San Francisco

“Salon des Rejectees”

Green Gallery

Ellen Kernaghan, the gallery’s own­er, has issued both a five page mani­festo, in which she claims that “incom­petence, politics and corruption” in the art world went beyond the limits of tolerabiIity on the occasion of the Art lnstitute’s 82nd Annual, and an elab­orate statistical compilation apparently intended to substantiate her argument. Her complaints about the organization of the Annual and the thoroughness of the jurors, her accusations of favoritism (“based on factual evidence” which, however, remains undisclosed) should be discussed elsewhere, but the implication that her artists are non-conform­ists who refuse to “get ahead” by cater­ing to established tastes in art must be examined in the light of the exhibition now on view at her gallery. (In fairness, it should be pointed out that the artists themselves might not necessarily care to make such a claim.)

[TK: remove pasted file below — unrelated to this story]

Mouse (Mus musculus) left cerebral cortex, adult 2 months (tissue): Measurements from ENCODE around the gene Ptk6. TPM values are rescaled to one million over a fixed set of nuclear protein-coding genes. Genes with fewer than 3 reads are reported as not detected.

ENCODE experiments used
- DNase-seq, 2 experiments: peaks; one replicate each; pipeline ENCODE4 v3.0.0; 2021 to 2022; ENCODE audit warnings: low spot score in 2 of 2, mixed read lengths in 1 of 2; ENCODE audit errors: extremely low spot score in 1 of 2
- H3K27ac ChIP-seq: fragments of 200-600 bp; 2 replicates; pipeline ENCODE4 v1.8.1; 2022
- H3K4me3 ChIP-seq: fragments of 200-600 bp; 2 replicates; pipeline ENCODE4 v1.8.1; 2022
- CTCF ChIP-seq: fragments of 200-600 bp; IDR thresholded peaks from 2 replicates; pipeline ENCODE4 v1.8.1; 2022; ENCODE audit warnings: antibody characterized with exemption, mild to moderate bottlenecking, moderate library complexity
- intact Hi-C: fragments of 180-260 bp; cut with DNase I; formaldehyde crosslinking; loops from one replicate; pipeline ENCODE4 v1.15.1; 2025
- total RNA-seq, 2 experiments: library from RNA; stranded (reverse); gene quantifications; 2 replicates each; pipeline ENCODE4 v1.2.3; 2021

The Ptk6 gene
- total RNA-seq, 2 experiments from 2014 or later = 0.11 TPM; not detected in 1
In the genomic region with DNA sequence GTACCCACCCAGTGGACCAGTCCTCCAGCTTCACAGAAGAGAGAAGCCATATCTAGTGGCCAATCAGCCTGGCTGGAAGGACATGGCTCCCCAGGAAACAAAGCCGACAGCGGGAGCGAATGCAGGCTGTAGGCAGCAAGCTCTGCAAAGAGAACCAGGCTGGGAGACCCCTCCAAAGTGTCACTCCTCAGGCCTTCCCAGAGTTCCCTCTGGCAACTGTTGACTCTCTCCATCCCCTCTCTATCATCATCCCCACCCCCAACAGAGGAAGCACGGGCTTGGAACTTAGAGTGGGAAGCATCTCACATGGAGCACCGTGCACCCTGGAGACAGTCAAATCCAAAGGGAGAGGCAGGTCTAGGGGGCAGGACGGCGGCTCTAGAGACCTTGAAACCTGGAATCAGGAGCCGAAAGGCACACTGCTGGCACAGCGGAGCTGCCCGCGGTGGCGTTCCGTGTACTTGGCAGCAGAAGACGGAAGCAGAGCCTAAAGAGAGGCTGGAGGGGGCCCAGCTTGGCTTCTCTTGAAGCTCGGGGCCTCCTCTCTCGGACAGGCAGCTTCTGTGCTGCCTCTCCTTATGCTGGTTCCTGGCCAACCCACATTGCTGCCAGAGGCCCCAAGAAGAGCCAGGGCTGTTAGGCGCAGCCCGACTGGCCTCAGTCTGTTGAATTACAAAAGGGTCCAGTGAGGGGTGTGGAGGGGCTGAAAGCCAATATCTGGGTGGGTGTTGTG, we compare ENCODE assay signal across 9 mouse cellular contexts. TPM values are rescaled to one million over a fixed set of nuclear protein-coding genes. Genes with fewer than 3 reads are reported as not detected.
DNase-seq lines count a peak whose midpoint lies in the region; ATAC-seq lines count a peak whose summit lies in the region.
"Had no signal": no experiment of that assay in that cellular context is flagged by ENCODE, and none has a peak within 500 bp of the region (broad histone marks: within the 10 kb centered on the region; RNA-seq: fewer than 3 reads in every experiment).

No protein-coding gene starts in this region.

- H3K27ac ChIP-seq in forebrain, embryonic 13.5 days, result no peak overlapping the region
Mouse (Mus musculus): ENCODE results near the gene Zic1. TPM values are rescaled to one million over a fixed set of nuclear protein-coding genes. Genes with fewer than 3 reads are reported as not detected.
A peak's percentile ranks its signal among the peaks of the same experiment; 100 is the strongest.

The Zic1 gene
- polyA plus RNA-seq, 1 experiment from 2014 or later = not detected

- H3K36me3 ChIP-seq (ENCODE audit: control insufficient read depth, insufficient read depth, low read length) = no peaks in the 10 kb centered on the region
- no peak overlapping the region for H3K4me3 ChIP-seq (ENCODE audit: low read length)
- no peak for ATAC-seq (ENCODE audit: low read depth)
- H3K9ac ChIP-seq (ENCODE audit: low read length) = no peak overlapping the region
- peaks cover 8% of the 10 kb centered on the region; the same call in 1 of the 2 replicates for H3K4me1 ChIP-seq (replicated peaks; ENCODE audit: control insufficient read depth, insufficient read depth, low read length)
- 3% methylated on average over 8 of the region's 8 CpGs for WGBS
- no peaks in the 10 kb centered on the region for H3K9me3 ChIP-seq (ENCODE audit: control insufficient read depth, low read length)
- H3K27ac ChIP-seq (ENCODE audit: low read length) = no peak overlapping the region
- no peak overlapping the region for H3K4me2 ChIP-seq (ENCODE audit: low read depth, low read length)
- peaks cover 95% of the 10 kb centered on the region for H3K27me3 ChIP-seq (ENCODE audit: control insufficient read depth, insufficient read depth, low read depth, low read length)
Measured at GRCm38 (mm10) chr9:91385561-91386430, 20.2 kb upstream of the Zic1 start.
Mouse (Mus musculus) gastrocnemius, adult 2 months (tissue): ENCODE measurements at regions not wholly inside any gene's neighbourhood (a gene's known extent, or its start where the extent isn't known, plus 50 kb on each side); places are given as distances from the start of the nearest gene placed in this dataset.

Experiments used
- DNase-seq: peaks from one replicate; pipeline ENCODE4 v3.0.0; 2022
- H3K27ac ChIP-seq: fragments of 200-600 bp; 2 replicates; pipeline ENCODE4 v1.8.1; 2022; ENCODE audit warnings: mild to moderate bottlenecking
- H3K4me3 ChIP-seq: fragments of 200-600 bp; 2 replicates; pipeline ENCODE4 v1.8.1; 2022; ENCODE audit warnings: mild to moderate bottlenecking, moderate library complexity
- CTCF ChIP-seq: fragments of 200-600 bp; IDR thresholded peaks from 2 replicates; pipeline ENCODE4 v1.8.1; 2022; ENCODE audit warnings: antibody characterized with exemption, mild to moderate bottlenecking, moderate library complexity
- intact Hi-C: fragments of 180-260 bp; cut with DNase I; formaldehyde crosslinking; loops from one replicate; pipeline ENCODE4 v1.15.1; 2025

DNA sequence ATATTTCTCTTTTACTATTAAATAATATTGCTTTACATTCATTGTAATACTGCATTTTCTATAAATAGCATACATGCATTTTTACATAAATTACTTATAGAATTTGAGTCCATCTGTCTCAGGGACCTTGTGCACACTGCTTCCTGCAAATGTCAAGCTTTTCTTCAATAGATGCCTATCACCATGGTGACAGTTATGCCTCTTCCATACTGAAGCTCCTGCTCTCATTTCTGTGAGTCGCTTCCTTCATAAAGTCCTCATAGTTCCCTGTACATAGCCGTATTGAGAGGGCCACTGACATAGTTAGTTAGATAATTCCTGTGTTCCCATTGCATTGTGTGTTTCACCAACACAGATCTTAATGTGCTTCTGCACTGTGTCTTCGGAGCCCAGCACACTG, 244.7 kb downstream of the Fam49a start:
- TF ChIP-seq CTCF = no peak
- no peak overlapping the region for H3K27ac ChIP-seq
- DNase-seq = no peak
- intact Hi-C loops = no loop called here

The works in the gallery are varied but none exhibits marked individualism; all have precedents in well established styles. Nor is their quality high enough to verify Miss Kernaghan’s accusations of favoritism on the part of the jurors who rejected them.

A few of the works have something to offer: an untitled abstract by Howard Foote with dramatic color and expres­sive shapes but somewhat static organ­ization; Ken Byler’s Desert Equinox, a surreal double image with gilt sky whose content remains obscure; Har­riet Frances’s upside-down lady, en­veloped in dull black, pleading “Love me” but done in (her atmosphere hope­lessly destroyed) by the intrusive white frame that surrounds her; an attractive calligraphic painting by Jacqueline White, (whose complaints about the Annual have received wide coverage in the press) spoiled by a meaningless sweeping curve which reaches into space from the upper right and moves back into the painting below.

The rest of the show is worse. Art Grant’s sculpture when it is bad is very, very bad; he shows a disorganized wire contraption called Sun Rocket. At least two paintings are totally with­out merit and one, a portrait of Erich von Stroheim by Mel Hanson, is atro­cious. None approaches the quality seen in the Annual. If Miss Kernaghan has a case, her own exhibition does nothing to substantiate it. 

Helen Giambruni